Caritas PH joins petitioners calling to junk anti-terror law

Caritas PH joins petitioners calling to junk anti-terror law

Four national networks of humanitarian, development, and faith-based organizations filed the 36th petition against the anti-terrorism law at the Supreme Court Sept. 21.

By CBCP News

September 21, 2020

Manila, Philippines

A law so vague on the definition of terrorism can only worsen the attacks against humanitarian workers, the Church’s social action arm said as it joined a long list of petitioners seeking to scrap the anti-terrorism law.

Four national networks of humanitarian, development, and faith-based organizations filed the 36th petition against the law on Monday, arguing it will legitimize current attacks against them.

Fr. Tony Labiao, executive secretary of Caritas Philippines, said that even church work is not exempted from red-tagging harassment.

“Not only in conflict-ridden areas but even in cities, we are being branded as part of terrorist fronts. Many of our staff are afraid of such vilification but we continue working,” Fr. Labiao said.

The priest stressed that they are one with the government in the fight against terrorism but he said it is only possible if every sector be part of nation-building.

The filing of the petition also coincided with the 48th anniversary of President Marcos’ declaration of Martial Law.

The groups’ representatives stood in front of the Supreme Court bearing calls for peace and for protecting the local civil society organizations.

“Our partners, member organizations, and even the poor communities we are working with in building their resilience have experienced harassment through malicious tagging,” Yolanda Esguerra of the Philippine Misereor Partnership Inc. (PMPI) said.

She added that with the law’s provisions, it will worsen the attacks against humanitarian and development workers, which is no different during the Martial Law era.

“Once branded as terrorist by the council under ATL, these provisions allow state forces to simply freeze the organizations’ operation and arrest its staff while under investigation,” she added.

The Disaster Risk Reduction Network Philippines (DRRNetPhils) representative highlighted that local organizations working on disaster risk reduction and management in vulnerable communities must be protected.

“We are ensuring that everyone is part of the development and when there are emergencies, we ensure that everyone receives the appropriate aid they need per Core Humanitarian Standard on Quality and Accountability,” Dr. Susan Balingit, the Chairperson of Citizen Disaster Response Center (CDRC) said.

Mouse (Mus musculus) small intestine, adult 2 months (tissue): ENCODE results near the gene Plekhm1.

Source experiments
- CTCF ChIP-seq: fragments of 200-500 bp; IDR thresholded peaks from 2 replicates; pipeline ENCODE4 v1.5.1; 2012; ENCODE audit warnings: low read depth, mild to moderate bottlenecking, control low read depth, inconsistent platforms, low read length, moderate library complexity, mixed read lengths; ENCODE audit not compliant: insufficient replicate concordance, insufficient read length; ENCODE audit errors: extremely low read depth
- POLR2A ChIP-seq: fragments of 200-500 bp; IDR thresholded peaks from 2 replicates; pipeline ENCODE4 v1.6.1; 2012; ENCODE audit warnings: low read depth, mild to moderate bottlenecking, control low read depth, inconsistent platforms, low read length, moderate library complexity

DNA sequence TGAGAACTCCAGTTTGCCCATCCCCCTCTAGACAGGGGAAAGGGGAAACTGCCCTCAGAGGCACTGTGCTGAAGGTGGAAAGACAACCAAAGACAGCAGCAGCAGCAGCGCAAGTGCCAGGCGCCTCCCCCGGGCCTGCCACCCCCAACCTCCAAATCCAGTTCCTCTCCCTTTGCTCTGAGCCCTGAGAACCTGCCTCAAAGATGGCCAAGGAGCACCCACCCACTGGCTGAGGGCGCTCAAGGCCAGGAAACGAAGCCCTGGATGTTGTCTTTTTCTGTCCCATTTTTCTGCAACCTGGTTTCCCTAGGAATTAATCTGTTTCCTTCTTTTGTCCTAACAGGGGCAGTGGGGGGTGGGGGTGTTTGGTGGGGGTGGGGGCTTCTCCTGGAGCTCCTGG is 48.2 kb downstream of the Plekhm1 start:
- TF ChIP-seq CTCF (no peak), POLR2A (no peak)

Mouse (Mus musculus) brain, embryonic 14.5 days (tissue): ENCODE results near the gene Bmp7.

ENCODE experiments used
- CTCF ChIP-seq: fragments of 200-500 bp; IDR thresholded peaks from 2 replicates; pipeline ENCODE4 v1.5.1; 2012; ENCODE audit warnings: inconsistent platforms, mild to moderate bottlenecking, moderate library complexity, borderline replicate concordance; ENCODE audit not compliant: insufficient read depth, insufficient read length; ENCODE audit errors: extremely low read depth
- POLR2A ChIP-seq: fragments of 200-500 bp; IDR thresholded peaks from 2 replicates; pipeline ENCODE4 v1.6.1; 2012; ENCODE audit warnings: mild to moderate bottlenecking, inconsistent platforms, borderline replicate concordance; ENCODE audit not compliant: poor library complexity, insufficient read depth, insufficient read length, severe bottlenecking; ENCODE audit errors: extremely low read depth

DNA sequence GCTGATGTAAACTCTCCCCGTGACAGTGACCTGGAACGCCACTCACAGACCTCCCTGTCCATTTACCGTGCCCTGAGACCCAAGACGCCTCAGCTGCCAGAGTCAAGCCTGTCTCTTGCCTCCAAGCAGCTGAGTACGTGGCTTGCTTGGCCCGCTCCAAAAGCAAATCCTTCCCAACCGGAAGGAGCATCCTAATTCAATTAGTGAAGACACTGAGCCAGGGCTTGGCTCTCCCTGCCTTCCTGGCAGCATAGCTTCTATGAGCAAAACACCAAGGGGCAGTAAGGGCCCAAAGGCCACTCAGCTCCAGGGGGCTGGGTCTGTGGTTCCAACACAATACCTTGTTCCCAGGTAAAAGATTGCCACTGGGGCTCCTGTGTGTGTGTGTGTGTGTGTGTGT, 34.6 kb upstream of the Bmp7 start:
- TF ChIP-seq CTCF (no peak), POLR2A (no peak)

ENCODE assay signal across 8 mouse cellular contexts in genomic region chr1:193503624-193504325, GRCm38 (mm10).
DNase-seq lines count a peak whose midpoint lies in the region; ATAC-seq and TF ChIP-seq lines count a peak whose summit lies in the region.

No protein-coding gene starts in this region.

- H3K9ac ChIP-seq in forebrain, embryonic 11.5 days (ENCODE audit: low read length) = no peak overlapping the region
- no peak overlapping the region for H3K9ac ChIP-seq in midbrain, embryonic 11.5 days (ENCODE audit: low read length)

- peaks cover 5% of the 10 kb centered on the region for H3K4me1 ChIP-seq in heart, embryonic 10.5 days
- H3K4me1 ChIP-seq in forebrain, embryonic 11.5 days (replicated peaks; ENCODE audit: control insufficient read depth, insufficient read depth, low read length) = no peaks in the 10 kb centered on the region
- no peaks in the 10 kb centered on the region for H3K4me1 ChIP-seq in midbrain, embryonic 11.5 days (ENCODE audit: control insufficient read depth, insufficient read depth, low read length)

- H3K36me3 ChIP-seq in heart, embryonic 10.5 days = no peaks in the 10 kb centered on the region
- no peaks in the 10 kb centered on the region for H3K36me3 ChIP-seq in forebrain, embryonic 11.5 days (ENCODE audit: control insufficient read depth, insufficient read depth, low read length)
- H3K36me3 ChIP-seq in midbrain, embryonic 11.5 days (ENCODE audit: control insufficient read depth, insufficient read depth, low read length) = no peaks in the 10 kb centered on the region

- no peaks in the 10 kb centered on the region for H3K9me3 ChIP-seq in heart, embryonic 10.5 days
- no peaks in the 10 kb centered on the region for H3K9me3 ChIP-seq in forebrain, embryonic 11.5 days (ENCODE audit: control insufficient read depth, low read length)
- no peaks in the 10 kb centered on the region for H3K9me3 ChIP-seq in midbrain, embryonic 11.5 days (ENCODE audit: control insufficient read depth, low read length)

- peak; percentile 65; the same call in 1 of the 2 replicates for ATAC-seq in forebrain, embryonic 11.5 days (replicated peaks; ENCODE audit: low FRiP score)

She added that every humanitarian organization following the Humanitarian Principles of humanity, neutrality, impartiality, and independence shall be “violating” Section 12 or providing material support if the communities or sectors who are receiving aid are being labeled as terrorists.

On the other hand, humanitarian workers might fear to fulfil their duties, especially in conflict hotspots, she said.

“Since CDRC was established 35 years ago, we have received threats and harassment and we can only hope every organization is protected and not be put in a more harmful position as what this law’s provisions are doing,” Dr. Balingit said.

For instance, she added that helping displaced lumad communities in Mindanao can be an even more difficult situation.

CDRC is a co-lead convener of DRRNetPhils.

For her part, Sandino Soliman, the lead advocacy officer of the Caucus of Development NGO Networks (CODE-NGO), stressed that the United Nations’s Sustainable Development Goals highlight the importance of including all stakeholders.

“It is already disappointing that they failed to consult us in crafting this law, these provisions even placing us in greater peril,” Soliman said.

One of the largest networks in the Philippines, CODE-NGO works with the government especially in the localisation process of the SDG in the Philippine Development Plan (PDP) in 2015.

“How can we build a better path to just and lasting peace, to sustainable development, or to assist our communities reduce their risk to natural and human-induced hazards if we are cowering in fear because we are only one hearsay away from getting arrested?” Soliman added.

PMPI and Caritas are one of the biggest national networks of faith-based humanitarian and development organizations in the Philippines.

DRRNetPhils, one of the largest networks of DRR practitioners and organizations in the country, also represents CSO networks in the National Disaster Risk Reduction and Management Council.

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